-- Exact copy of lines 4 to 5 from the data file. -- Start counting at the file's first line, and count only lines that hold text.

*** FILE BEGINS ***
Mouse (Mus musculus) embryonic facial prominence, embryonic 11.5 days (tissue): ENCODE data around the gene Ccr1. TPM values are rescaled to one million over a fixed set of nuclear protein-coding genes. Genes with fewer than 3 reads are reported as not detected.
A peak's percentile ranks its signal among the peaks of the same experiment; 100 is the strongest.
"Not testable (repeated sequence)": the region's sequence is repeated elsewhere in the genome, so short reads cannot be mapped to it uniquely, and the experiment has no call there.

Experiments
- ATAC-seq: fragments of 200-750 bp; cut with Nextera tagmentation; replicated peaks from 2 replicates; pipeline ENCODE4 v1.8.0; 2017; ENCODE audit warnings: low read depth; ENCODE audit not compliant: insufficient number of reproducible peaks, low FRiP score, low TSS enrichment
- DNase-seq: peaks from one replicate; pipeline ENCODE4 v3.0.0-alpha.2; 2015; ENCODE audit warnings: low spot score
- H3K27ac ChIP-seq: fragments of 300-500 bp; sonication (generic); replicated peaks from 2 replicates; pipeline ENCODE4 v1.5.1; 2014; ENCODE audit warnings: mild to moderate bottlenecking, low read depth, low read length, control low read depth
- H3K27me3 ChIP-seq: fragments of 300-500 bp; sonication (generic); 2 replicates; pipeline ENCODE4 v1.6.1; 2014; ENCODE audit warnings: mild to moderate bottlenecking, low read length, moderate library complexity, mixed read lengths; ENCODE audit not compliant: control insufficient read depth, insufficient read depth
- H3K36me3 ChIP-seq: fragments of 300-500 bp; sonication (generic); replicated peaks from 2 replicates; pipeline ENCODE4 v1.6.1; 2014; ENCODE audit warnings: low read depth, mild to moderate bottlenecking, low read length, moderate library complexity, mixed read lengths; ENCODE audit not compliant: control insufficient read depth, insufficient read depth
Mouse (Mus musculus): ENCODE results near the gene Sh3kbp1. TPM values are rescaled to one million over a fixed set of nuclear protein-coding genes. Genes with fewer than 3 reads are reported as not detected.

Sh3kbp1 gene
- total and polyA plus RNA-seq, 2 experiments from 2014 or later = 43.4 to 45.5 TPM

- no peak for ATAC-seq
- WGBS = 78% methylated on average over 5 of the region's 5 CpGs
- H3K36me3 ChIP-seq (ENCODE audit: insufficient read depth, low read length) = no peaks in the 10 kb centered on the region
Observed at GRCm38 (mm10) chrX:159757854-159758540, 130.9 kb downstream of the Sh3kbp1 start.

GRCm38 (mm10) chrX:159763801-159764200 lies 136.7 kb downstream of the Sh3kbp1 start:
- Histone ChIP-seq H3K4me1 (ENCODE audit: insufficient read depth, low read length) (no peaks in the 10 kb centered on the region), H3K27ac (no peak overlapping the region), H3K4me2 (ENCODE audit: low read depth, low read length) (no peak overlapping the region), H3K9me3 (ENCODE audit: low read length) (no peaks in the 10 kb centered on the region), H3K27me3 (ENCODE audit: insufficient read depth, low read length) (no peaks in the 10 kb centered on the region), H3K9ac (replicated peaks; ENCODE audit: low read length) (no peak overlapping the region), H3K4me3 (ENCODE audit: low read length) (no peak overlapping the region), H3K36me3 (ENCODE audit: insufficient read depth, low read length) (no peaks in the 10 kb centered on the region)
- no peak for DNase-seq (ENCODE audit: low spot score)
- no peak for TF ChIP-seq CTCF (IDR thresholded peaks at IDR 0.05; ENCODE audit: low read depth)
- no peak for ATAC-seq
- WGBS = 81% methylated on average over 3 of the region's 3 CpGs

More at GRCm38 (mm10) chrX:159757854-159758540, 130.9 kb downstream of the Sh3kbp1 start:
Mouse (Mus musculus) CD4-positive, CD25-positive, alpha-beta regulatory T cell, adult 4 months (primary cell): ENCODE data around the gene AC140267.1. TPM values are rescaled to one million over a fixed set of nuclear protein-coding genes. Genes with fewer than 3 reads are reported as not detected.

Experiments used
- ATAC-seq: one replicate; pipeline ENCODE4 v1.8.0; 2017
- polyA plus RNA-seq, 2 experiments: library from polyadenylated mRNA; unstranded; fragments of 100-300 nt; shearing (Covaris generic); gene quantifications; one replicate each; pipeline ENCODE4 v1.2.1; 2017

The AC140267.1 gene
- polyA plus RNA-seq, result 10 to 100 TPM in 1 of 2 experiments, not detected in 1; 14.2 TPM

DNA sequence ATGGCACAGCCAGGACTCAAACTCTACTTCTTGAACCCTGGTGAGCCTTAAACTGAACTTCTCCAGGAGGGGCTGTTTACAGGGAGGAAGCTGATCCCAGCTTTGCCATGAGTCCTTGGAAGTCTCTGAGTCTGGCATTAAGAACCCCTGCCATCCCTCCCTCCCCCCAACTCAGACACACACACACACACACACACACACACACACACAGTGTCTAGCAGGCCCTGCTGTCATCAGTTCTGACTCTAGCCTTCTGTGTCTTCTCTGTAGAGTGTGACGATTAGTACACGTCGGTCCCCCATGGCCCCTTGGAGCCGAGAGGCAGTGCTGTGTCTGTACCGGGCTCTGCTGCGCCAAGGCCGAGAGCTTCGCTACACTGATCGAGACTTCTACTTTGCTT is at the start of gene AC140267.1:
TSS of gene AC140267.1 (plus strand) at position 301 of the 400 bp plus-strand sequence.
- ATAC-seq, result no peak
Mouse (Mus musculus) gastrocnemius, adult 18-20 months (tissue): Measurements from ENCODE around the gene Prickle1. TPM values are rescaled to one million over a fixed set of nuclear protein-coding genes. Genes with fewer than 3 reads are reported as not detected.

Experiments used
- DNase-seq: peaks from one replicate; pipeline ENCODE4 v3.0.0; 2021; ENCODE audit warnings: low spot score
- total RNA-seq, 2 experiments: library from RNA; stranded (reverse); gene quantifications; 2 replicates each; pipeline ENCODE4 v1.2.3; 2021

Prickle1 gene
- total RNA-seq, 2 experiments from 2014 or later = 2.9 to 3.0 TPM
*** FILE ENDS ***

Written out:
Experiments
- ATAC-seq: fragments of 200-750 bp; cut with Nextera tagmentation; replicated peaks from 2 replicates; pipeline ENCODE4 v1.8.0; 2017; ENCODE audit warnings: low read depth; ENCODE audit not compliant: insufficient number of reproducible peaks, low FRiP score, low TSS enrichment